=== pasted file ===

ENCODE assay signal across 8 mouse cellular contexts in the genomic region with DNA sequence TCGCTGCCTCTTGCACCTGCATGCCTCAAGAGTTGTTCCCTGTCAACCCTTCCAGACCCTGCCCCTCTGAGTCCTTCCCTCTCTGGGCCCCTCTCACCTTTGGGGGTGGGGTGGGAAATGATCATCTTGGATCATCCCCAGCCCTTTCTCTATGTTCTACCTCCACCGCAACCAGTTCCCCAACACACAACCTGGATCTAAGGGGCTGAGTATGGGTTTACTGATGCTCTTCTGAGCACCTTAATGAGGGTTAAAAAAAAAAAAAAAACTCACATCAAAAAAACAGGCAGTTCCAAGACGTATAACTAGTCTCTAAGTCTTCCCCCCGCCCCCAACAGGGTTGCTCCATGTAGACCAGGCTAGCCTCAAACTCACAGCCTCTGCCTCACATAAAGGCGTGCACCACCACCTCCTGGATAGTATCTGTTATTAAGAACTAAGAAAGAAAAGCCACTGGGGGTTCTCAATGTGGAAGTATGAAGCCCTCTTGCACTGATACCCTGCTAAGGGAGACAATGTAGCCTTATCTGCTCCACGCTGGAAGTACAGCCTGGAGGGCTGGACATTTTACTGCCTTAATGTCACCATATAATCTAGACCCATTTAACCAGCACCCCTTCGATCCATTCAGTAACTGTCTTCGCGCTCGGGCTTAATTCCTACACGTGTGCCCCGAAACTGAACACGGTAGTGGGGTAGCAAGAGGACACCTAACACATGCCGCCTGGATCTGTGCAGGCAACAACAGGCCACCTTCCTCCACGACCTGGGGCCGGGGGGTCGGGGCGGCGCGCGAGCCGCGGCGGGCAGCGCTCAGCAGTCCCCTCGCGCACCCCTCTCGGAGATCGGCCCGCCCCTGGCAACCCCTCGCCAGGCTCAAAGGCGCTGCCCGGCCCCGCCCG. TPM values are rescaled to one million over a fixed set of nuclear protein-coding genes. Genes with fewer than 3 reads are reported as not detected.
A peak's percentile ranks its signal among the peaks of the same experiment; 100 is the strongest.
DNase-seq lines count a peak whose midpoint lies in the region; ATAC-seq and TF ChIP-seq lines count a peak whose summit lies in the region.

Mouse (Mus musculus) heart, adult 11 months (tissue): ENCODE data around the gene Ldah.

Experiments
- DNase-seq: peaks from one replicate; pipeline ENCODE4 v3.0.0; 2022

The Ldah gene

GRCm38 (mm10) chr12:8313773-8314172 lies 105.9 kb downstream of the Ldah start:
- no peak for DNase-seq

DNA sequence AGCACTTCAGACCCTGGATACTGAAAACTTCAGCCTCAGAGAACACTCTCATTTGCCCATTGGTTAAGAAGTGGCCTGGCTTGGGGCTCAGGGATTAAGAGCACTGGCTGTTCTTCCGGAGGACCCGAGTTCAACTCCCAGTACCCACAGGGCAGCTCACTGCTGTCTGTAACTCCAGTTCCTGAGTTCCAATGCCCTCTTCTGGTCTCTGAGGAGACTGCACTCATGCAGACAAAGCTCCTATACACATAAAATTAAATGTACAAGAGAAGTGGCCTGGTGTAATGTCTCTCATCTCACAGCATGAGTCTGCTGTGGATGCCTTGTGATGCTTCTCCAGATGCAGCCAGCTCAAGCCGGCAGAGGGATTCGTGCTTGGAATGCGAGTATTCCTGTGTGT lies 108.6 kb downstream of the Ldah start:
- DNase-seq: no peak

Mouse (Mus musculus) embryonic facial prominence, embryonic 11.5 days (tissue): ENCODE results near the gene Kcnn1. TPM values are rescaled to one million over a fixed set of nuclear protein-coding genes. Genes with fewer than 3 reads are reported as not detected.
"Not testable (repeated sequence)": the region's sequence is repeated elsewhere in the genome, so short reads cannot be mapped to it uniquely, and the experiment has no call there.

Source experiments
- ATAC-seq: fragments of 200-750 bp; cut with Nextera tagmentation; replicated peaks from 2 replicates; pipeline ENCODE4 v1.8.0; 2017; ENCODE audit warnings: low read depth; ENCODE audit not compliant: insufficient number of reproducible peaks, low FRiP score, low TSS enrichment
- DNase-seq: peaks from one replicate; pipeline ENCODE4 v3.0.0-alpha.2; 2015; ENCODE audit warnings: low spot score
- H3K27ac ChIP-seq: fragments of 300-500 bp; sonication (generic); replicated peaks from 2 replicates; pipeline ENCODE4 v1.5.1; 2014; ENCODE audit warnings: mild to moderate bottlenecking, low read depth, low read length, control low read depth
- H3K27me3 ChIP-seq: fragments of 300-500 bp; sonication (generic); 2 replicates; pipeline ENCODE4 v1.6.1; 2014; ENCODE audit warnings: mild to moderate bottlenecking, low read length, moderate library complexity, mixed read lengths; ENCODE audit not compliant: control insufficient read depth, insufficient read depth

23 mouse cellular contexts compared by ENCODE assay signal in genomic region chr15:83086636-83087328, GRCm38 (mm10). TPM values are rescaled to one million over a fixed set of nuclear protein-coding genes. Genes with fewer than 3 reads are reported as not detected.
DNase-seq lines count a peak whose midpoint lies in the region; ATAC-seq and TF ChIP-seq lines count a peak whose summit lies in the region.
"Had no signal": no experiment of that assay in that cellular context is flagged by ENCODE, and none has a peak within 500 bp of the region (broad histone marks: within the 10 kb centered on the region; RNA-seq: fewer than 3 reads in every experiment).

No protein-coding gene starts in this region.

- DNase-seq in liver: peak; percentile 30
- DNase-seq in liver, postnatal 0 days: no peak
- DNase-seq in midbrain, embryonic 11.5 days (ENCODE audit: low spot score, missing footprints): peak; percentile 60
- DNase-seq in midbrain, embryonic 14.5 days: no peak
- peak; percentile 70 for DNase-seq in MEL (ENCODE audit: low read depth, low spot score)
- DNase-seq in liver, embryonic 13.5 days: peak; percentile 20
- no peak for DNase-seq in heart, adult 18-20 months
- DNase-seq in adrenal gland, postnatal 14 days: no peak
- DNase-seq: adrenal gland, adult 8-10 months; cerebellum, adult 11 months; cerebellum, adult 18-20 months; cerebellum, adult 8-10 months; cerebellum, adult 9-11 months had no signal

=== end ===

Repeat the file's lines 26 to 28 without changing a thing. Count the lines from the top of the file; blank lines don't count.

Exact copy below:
- DNase-seq in midbrain, embryonic 14.5 days: no peak
- peak; percentile 70 for DNase-seq in MEL (ENCODE audit: low read depth, low spot score)
- DNase-seq in liver, embryonic 13.5 days: peak; percentile 20